- Highly designed infographics and other complex images will remain the domain of the professional author for now. To reduce the cost of maintaining (and especially translating) these graphics, authors must use layers and carefully separate the core graphic elements from the labels that require translation. There is room, however, for growth in graphics that readers can manipulate or create. If we make the data available to our readers, they can choose how to display the information (bar graph or pie chart?), filter the information displayed on the chart, and control the colors and the fonts used in the chart. Google Analytics and many web-based application dashboards provide users with ways to manipulate data. Technical communication needs to make better use of these types of technologies and provide flexible ways to render information. Instead of focusing on controlling the presentation of graphical information, we can build information applications that the reader can control.
- Limited use of audio and video
- If we apply Hillesund’s text cycle to audio and video, we can see why audio and video are not (yet) going to take over from text. The components of the audio and video development cycles are not yet separated as clearly as the text development components. In particular, when audio or video is recorded, the content storage and representation are tied together. These two facets need to be separated to provide for really inexpensive (and therefore widespread) usage. A basic example where storage and representation are separated is text-to-speech functionality, which has the ability to render audio in a voice chosen by the end user, rather than in the audio track laid down by the author. But the vast majority of audio files use sound recordings, where the content is inextricably tied together with the delivery. There are similar issues with video. Exceptions are screencasts and digital animation, where the source files have layers and timelines, which content creators can manipulate as needed. But today, we do not have the same degree of separation of content and formatting for audio and video as we do in text and graphics. We can’t slice apart audio and video the same way that we manipulate text.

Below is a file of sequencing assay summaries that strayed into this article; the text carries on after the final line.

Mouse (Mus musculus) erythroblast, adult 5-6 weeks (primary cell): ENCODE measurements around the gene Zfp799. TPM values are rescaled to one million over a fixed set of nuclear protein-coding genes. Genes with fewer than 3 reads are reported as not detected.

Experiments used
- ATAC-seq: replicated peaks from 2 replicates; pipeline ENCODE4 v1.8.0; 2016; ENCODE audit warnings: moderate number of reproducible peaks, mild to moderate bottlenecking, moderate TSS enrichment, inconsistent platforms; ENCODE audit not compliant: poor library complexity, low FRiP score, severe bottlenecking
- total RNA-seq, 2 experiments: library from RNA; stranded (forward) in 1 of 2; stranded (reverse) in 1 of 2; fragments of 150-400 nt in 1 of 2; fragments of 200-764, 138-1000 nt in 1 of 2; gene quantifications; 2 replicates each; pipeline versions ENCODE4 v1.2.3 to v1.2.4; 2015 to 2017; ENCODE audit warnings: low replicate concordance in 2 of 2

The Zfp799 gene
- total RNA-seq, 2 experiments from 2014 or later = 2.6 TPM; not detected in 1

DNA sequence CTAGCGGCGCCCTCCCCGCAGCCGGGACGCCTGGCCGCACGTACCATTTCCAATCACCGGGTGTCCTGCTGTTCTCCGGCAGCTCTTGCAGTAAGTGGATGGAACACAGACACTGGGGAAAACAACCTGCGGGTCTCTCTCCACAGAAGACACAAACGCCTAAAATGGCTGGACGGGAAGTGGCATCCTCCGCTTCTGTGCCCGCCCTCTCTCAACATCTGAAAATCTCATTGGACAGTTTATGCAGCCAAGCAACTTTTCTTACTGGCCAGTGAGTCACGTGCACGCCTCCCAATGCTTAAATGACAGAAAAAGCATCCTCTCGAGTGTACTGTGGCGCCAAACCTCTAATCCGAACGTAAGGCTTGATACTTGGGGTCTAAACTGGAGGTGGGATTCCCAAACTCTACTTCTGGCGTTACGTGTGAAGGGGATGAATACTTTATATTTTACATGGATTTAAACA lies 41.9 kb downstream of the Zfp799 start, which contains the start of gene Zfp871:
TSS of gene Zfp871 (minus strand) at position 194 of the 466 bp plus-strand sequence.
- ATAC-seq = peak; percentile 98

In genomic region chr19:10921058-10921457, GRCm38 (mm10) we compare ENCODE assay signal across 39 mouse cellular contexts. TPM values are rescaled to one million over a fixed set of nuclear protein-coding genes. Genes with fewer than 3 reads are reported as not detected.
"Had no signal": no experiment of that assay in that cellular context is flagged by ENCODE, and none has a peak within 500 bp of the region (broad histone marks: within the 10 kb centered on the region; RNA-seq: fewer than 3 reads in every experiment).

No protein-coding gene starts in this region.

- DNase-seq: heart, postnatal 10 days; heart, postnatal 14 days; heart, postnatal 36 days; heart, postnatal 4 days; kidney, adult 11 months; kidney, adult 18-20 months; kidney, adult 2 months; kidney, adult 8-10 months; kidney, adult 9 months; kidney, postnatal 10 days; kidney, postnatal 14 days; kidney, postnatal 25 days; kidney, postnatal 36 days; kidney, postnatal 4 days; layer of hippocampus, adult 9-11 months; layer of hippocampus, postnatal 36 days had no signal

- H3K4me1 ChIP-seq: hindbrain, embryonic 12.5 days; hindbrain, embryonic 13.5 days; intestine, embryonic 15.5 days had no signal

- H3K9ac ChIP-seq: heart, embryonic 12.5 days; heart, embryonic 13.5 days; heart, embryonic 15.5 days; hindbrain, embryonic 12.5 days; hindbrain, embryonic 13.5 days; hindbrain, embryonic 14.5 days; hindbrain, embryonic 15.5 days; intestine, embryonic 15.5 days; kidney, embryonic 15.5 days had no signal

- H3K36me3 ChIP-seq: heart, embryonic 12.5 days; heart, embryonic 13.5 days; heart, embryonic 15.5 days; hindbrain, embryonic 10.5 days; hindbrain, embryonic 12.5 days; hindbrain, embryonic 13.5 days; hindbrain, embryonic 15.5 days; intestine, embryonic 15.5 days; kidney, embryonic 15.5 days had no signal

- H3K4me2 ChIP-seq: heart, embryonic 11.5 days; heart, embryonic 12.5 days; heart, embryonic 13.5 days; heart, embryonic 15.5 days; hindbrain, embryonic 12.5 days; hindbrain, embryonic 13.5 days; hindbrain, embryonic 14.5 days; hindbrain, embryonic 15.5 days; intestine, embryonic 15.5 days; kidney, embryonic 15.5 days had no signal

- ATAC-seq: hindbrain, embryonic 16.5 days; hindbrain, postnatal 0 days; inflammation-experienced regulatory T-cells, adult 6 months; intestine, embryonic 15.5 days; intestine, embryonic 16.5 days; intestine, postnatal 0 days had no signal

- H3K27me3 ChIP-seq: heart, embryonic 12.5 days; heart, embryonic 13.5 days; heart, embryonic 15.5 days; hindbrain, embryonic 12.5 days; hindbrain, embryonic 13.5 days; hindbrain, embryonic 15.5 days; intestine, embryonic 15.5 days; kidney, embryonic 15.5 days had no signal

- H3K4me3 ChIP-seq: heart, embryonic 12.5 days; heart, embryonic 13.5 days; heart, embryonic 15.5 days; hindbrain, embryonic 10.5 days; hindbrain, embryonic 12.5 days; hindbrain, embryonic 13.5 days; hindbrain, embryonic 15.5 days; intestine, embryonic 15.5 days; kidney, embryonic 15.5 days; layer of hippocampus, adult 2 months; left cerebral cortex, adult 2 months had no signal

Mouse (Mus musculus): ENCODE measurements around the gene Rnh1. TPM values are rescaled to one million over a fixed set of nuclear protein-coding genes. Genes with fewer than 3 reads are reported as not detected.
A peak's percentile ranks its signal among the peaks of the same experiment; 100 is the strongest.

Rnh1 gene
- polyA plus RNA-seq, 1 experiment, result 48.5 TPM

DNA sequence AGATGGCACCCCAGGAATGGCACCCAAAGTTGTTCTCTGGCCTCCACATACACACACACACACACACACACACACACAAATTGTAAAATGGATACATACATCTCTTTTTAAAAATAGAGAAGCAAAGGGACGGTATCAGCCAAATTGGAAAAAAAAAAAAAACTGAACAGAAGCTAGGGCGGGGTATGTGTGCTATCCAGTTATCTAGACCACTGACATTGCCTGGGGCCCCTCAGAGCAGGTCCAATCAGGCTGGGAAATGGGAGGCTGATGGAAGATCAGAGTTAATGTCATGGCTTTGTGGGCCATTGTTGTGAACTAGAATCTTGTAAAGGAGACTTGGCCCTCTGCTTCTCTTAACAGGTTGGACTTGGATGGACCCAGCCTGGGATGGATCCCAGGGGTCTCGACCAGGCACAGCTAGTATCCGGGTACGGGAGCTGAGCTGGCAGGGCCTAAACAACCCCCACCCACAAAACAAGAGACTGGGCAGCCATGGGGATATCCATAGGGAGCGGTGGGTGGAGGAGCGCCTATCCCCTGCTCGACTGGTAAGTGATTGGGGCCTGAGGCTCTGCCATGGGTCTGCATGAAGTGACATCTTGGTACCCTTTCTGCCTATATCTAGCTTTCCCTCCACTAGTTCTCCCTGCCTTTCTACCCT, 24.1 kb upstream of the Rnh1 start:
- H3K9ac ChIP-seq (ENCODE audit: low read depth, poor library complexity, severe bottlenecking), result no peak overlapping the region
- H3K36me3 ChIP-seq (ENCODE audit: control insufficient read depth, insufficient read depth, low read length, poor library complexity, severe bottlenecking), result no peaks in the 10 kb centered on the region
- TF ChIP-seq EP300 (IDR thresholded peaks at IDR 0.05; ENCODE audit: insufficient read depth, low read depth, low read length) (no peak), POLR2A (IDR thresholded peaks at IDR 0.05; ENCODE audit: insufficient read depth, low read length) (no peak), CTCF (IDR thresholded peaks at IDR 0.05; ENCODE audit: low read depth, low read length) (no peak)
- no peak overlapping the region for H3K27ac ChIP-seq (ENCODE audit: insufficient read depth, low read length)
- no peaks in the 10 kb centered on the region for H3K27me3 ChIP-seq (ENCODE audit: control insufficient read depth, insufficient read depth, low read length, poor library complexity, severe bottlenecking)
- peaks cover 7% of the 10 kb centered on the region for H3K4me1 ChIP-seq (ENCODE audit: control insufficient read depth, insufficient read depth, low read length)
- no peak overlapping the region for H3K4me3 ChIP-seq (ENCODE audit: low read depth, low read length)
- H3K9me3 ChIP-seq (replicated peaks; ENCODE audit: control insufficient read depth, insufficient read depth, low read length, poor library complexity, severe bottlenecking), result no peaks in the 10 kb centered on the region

Velocity, volume, and versioning
Velocity, volume, and versioning are the three Vs that drive the economics of information:
- Velocity: the speed at which new information is created and delivered
- Volume: the amount of content that needs to be created and delivered
- Versioning: the content variations that need to be supported for end users
The requirements for the three Vs are pushing organizations to fully automate their workflows to eliminate delays in information delivery.
Velocity and volume are also implicated in the rise of topic-based authoring. When authors work at the topic level, it’s easier to move authors from project to project and therefore put additional people to work on high-priority projects. This is much more difficult in narrative or book-based content.
Like velocity and volume, versioning requirements are increasing. Instead of creating a few manageable versions of content, technical communicators are being asked to support products that have dozens or hundreds of variations. The only reasonable solution with the higher number of versions is to deliver all of the content, and then filter it based on a user’s profile. This requires an excellent understanding of the product and (again) complete automation of the rendering process.
High-end versioning probably means that the content objects need traceability—they need to be connected to the corresponding product functions, so that the system can include the appropriate information for each user.
It’s worth noting (again) that the three Vs apply mainly to text and somewhat for graphics.
Search and navigation
Information is valuable only if users can access it. For books, we have standard conventions: a table of contents at the beginning of the book, an index at the end, and page numbers for navigation. We also know that a book in English is read from left to right. Chapter title pages, headings, and caption for figures and tables are all instantly recognizable because we have been exposed to them since primary school.
For newer electronic information products, search and navigation are even more critical—“flipping through the book” is really not viable online—but the user experience is not yet unified. The behavior of an EPUB file depends on the capabilities of the reader in which it is being displayed.
The same EPUB file renders differently on a NOOK reader.
Adobe Digital Editions provides yet another variation.
For content creators, this introduces a lot of headaches. For example, consider an interactive, multimedia-rich ebook. In this context, what is the equivalent of a page number? What if the rendering and the page numbers are different on different devices?
In addition to navigational issues, there are search challenges.
How will users find the information that they need? Search provides a partial answer, but even the most carefully crafted search string may result in an overwhelming list of results. Search with filters (faceted search) and social search (results that are influenced by the searcher’s social network) can make results more manageable.